A few days ago I finally pushed “send” and A Great Cloud of Witnesses (GCW) went off to the chair and co-chair of the SCLM for them to steward along the path to publication.
You have no idea how happy I am to have that out the door… Over the years, I’ve begun categorizing the various projects that I have agreed to do. The most difficult are those I refer to as “tar babies.” These are the projects that I’m not particularly fond of, but must do, and that seem to soak up a disporportionate amount of time and emotional energy, preventing me from working on anything else. GCW was one of these. But the bulk of the work is now complete as it moves on to other stages.
A few thoughts at this point in the process…
1. I’m still not particularly happy with GCW, but I do think that it was the best we could do at this time. As I’ve said before, if it were up to me, the calendar would consist largely of martyrs, monks, mystics, and Marian feasts (the 4M kalendar….). But it’s not up to me, and it’s not my calendar. Starting from Holy Women, Holy Men and the responses we received from that, I think this was the best possible option, though, given where the church is.
2. I’m more convince than ever that “first” is not a theological category. Indeed, “first-ness” may well be a good litmus test for determining if a given calendar is eschatologically-oriented or historically-oriented. GCW, like HWHM before it, is primarily oriented towards history. Is that in keeping with the classic Christian conception of a sanctoral calendar? No. Is that in keeping with where the Episcopal Church is right now? Well—yes… But hopefully this will change at some point in the future.
3. I think the use of expanded commons will be a true benefit for two reasons. First, I think we had some fairly tortured readings in HWHM because we didn’t want to re-use readings and we wanted them to be appropriate. When you’ve got 287 lesser feasts to work with this becomes quite challenging! Giving a good range for local communities to select from makes far more sense. Second, it becomes much more clear that these readings are not now (and have never been!) intended for use with the Daily Office. The readings for Lesser Feasts & Fasts have always been for Eucharists, not for the Office.
4. There are a lot of really interesting people and true saints in GCW. I am glad that the church is being exposed to them. It is a decent starting place for exploring our history as Episcopalians and Christians as well as a means for getting to know those who are presently interceding with and for us.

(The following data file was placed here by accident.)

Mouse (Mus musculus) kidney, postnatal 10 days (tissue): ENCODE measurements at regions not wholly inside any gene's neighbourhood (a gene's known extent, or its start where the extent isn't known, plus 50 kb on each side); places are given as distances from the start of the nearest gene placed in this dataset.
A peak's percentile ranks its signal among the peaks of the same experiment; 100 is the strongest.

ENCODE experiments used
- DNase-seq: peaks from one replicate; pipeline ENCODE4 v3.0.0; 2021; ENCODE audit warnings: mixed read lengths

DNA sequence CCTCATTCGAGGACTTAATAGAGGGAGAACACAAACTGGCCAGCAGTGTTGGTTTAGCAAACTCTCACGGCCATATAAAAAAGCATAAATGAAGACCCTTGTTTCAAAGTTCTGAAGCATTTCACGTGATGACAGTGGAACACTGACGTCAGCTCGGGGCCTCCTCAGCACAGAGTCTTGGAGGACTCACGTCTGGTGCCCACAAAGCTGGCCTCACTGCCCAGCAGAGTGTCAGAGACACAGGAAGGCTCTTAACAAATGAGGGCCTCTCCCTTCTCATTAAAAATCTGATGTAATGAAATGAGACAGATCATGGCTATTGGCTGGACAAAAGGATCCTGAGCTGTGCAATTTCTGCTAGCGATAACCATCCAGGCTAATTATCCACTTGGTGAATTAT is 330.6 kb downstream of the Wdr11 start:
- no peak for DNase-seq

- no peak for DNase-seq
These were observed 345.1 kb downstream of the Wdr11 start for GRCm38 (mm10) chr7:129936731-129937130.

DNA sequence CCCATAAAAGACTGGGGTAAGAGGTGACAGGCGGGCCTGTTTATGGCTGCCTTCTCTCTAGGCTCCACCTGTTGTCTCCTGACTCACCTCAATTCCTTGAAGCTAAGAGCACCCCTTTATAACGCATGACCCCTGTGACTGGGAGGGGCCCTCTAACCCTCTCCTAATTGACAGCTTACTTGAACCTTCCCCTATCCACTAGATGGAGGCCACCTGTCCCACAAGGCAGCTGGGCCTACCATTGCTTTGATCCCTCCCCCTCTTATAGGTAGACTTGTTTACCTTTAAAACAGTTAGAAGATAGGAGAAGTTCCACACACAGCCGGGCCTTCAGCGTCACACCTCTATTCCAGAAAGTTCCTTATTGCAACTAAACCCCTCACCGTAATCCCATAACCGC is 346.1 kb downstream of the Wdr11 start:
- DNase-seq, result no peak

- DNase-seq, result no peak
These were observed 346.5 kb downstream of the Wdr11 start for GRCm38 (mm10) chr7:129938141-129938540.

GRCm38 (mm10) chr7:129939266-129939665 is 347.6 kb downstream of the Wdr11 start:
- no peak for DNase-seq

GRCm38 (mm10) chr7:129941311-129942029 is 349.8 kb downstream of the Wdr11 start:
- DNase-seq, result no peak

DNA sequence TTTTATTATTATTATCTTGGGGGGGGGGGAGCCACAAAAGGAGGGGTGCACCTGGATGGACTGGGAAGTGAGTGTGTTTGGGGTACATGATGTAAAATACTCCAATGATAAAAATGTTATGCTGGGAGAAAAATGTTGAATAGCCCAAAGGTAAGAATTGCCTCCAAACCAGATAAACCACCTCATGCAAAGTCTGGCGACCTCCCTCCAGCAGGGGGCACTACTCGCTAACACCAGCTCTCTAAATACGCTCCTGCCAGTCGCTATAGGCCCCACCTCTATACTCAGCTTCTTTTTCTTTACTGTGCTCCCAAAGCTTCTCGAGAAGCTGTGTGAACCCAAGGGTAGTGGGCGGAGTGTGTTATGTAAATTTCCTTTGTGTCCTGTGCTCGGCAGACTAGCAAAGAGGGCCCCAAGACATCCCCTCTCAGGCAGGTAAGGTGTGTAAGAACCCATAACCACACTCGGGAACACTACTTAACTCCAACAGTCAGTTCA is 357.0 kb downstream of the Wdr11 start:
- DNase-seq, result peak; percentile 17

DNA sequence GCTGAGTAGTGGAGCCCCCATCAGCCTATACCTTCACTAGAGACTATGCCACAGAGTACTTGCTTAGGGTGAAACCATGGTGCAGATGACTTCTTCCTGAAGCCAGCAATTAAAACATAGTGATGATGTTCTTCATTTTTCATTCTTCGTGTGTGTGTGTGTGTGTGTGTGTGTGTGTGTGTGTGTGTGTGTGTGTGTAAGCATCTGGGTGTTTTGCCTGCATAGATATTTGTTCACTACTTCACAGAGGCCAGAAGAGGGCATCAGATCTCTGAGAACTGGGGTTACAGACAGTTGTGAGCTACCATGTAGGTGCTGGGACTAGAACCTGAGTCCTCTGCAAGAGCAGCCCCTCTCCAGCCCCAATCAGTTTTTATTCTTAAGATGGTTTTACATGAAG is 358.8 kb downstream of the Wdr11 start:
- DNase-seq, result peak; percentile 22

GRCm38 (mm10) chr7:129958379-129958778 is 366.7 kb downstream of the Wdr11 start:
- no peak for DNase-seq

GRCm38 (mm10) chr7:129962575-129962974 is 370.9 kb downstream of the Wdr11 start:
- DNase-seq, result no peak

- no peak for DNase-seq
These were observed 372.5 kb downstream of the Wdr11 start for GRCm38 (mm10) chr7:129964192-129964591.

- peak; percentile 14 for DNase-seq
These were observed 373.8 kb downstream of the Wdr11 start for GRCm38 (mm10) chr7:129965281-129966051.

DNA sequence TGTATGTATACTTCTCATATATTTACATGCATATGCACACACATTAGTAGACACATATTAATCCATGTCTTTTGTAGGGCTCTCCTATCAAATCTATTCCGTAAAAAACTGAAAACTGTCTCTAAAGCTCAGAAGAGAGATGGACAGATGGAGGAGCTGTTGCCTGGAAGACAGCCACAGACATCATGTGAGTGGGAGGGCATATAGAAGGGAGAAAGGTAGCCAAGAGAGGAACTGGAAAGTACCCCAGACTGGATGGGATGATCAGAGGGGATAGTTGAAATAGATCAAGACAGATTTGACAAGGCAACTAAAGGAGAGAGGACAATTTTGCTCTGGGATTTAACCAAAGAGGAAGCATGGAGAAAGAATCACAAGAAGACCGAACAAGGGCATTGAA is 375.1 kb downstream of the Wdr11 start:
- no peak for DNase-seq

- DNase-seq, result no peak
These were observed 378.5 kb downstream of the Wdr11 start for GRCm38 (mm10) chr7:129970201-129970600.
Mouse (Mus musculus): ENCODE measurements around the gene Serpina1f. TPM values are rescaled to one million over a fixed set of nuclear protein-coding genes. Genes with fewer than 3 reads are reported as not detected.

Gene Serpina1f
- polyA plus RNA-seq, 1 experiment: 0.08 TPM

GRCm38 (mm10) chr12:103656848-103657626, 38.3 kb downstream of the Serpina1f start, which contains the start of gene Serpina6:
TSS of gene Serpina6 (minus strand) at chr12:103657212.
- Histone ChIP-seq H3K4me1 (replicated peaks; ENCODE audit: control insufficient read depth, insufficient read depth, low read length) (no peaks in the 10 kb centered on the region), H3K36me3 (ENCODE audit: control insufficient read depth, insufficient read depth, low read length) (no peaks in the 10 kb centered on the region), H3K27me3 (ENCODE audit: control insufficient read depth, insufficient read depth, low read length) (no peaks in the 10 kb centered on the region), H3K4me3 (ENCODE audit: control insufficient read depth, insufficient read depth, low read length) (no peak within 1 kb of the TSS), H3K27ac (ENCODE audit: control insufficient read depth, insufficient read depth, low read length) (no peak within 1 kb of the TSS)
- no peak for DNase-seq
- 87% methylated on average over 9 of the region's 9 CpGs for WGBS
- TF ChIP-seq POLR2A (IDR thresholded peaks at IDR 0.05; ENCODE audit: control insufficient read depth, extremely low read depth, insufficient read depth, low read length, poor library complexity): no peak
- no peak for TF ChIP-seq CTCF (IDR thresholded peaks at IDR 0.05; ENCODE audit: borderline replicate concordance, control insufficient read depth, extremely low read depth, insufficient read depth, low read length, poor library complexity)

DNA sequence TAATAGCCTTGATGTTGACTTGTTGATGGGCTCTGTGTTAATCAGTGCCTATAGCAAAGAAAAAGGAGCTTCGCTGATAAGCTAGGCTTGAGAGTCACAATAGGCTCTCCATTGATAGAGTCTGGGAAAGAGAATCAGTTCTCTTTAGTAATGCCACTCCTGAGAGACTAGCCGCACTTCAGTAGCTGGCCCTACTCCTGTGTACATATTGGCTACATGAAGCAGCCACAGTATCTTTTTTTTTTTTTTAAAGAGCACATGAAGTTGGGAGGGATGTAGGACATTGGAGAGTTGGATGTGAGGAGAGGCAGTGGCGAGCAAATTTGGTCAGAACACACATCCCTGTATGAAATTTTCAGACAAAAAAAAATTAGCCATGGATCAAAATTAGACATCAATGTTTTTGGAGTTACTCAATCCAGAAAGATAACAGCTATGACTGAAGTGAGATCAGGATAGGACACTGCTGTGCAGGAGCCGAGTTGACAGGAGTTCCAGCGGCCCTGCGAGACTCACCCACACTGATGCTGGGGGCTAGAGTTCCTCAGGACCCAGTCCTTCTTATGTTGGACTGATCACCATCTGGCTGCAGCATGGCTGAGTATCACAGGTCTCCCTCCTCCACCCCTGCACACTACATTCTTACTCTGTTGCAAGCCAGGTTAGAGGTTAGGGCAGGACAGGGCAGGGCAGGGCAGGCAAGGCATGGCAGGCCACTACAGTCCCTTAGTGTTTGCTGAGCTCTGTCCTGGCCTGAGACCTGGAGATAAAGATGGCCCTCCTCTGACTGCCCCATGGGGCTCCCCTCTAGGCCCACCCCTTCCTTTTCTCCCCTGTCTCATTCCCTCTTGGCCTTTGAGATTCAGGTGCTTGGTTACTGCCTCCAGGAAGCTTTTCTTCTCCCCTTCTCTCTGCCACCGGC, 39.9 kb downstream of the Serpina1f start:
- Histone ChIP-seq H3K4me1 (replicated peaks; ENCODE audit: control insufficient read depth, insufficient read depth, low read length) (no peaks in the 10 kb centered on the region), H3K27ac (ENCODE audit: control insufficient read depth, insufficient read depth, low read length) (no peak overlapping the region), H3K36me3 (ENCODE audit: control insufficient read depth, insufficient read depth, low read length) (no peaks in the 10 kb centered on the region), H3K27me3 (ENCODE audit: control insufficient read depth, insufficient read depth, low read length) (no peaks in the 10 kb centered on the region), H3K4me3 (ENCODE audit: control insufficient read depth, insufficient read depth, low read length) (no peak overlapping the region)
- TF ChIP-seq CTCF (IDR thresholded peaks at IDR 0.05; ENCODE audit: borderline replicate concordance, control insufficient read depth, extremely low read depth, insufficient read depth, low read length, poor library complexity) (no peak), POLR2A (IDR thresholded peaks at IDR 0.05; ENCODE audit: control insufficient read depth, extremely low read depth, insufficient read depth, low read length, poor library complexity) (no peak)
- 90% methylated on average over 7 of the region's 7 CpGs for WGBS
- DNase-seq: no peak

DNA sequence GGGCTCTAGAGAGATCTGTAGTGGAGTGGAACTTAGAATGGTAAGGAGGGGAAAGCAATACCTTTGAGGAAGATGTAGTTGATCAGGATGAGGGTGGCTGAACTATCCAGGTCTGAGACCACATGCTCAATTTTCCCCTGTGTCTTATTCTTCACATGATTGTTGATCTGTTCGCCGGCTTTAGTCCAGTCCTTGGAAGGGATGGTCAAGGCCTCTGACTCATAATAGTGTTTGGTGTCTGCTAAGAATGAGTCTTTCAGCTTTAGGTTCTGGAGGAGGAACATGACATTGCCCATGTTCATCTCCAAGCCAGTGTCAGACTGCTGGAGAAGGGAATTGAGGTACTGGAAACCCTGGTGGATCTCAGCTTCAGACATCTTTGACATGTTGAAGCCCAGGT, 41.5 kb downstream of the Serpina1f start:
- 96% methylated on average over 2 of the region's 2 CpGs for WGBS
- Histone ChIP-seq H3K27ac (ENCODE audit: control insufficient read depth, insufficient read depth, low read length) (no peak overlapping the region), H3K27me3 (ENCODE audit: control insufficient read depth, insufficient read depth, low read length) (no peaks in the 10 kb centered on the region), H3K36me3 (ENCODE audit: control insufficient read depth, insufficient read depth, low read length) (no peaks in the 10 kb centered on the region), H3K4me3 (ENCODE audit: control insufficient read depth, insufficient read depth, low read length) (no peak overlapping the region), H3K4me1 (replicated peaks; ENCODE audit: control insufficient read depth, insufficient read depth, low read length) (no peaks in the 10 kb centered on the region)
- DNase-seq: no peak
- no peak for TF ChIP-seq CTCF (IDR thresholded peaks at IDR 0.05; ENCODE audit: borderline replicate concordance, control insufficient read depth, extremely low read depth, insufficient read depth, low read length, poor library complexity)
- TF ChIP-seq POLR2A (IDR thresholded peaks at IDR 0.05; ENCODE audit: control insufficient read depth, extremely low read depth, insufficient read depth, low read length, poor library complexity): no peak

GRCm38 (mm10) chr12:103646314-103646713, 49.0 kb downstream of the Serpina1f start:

5. We’ll see how the tags get used. There are two different kinds of tags in the resource–liturgical use tags and biographical tags. The liturgical use tags are those that indicate what liturgical materials to use for Eucharistic celebrations; these are balanced between the sanctoral commons and the Propers for Various Occasions. I do hope we’ll begin to see an expanded awareness and use of the later. The biographical tags are tags intended to help readers categorize and connect figures and groups of figures together. These identify things like ordination status, church community, time, place, and also charisms and virtues represented by the variou figures. Clearly, these will be more useful in an electronic version of the resource than a print publication—we’ll see what comes of that.
Hopefully, posting will become more regular now that this is done!
Living at a moment that is as ahistorical as this one, I can see a considerable value to a sanctoral calendar firmly in the midst of history, a history in which Ephrem the Syrian, or Hilda of Whitby, or Julian of Norwich, or Richard Hooker, or Charles Gore are as much our spiritual companions as Justin Welby or Pope Francis or the family at the other end of the pew. Mary McDermott Shideler, a friend now dead, once told me that when she discovered the writings of Augustine it was as if she had found a friend talking with her across the centuries. When Sunday by Sunday we join our voices with Angels and Archangels and the whole company of heaven, I want the words to remind me to be part of that chorus.
I’m excited to see the end result. I know it’s been a lot of hard work — thank you!
“Clearly, these will be more useful in an electronic version of the resource than a print publication—we’ll see what comes of that.” Yes! It seems like a church-hosted wiki of the calendar or something would be excellent for this.